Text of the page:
This text is part of:
Table of Contents:
And the flowers which lean'd to the West wind's sigh,
Kissing each ripple which glided by;
And he knew every valley and wooded swell,
For the visions of childhood are treasured well.
Why shook the old man as his eye glanced down
That narrow ravine where the rude cliffs frown,
With their shaggy brows and their teeth of stone,
And their grim shade back from the sunlight thrown?
What saw he there save the dreary glen,
Where the shy fox crept from the eye of men,
And the great owl sat on the leafy limb
That the hateful sun might not look on him?
Fix'd, glassy, and strange was that old man's eye,
As if a spectre were stealing by,
And glared it still on that narrow dell
Where thicker and browner the twilight fell;
Yet at every sigh of the fitful wind,
Or stirring of leaves in the wood behind,
His wild glance wander'd the landscape o'er,
Then fix'd on that desolate dell once more.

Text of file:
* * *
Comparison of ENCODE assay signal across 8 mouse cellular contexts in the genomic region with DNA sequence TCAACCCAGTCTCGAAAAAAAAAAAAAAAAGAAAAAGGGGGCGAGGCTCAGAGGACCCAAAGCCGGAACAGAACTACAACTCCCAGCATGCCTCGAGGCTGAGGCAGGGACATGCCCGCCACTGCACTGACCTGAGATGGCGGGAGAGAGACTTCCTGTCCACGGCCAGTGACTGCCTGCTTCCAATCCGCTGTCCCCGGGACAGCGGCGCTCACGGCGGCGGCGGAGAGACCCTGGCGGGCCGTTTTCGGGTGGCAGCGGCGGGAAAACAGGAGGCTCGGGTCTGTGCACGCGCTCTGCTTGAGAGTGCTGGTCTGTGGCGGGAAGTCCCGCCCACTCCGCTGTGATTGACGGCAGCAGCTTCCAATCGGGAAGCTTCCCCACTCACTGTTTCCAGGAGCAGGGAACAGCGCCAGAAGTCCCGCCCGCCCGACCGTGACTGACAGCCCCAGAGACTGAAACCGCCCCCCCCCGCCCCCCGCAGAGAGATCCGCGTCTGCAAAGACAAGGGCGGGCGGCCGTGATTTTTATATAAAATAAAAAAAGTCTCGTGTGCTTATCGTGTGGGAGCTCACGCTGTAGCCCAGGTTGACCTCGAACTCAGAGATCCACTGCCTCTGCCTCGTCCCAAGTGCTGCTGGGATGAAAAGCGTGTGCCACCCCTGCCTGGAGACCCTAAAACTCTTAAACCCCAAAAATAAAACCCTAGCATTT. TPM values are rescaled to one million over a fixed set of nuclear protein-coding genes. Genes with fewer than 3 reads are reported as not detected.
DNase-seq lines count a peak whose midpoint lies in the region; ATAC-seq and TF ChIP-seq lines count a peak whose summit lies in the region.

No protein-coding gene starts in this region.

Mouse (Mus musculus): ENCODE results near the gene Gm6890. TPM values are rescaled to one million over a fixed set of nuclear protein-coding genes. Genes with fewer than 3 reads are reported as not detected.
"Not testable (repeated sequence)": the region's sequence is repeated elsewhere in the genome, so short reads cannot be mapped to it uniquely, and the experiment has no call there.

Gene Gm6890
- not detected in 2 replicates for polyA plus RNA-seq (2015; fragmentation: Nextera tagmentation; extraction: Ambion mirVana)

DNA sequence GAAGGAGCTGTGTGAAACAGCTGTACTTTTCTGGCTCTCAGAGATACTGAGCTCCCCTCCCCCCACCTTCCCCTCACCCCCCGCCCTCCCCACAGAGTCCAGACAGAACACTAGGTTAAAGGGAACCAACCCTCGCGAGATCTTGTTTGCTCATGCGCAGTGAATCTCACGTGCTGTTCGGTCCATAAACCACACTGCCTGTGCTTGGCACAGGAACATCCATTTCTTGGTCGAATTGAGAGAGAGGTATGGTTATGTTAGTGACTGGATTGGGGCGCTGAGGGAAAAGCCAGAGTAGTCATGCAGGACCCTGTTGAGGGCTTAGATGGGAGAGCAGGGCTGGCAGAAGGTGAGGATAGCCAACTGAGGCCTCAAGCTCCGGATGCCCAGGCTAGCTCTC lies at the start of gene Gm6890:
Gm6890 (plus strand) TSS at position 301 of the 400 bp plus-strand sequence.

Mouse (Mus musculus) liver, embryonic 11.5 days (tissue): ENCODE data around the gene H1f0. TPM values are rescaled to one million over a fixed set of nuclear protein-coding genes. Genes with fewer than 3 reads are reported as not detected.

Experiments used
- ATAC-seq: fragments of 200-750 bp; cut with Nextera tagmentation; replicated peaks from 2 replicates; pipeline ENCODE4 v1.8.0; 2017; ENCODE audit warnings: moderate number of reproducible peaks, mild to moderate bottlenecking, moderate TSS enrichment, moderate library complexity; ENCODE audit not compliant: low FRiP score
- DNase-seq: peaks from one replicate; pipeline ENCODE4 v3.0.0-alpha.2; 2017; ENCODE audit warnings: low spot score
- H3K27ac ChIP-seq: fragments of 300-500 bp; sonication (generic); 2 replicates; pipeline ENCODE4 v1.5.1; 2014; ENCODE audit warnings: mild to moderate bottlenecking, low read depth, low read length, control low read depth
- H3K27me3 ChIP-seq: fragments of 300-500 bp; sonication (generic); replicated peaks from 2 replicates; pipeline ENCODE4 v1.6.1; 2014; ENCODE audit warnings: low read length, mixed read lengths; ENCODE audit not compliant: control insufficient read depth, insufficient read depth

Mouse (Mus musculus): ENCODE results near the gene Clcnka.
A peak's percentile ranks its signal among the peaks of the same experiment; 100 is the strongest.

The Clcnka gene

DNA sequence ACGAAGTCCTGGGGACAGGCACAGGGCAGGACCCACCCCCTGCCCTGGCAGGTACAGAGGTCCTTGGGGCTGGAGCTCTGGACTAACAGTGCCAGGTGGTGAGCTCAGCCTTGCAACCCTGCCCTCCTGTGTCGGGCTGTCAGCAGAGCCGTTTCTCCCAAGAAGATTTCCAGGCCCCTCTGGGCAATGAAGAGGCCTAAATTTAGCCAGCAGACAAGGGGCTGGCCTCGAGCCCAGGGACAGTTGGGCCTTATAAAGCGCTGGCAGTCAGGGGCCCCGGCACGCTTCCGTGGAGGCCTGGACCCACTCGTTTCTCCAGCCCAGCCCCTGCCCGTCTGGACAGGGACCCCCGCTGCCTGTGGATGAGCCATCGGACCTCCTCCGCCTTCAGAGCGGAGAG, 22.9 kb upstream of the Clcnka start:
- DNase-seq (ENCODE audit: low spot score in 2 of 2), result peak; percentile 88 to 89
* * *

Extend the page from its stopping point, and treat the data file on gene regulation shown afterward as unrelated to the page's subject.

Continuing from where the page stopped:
Oh, who shall tell of the thoughts which ran
Through the dizzied brain of that gray old man?
His childhood's home, and his father's toil,
And his sister's kiss, and his mother's smile,
And his brother's laughter and gamesome mirth,
At the village school and the winter hearth;
The beautiful thoughts of his early time,
Ere his heart grew dark with its later crime.
And darker and wilder his visions came
Of the deadly feud and the midnight flame,
Of the Indian's knife with its slaughter red,
Of the ghastly forms of the scalpless dead,
Of his own fierce deeds in that fearful hour
When the terrible Brandt was forth in power,
And lie clasp'd his hands o'er his burning eye
To shadow the vision which glided by.
It came with the rush of the battle-storm—
With a brother's shaken and kneeling form,
And his prayer for life when a brother's arm
Was lifted above him for mortal harm,
And the fiendish curse, and the groan of death,
And the welling of blood, and the gurgling breath,
And the scalp torn off while each nerve could feel
The wrenching hand and the jagged steel!
And the old man groan'd—for he saw, again,
The mangled corse of his kinsman slain,
This work is licensed under a Creative Commons Attribution-ShareAlike 3.0 United States License.
An XML version of this text is available for download, with the additional restriction that you offer Perseus any modifications you make. Perseus provides credit for all accepted changes, storing new additions in a versioning system.